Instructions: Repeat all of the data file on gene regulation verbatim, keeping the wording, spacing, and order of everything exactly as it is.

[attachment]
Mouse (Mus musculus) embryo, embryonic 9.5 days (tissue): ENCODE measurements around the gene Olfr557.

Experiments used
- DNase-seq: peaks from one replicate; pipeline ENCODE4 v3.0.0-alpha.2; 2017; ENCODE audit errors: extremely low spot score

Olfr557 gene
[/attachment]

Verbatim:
Mouse (Mus musculus) embryo, embryonic 9.5 days (tissue): ENCODE measurements around the gene Olfr557.

Experiments used
- DNase-seq: peaks from one replicate; pipeline ENCODE4 v3.0.0-alpha.2; 2017; ENCODE audit errors: extremely low spot score

Olfr557 gene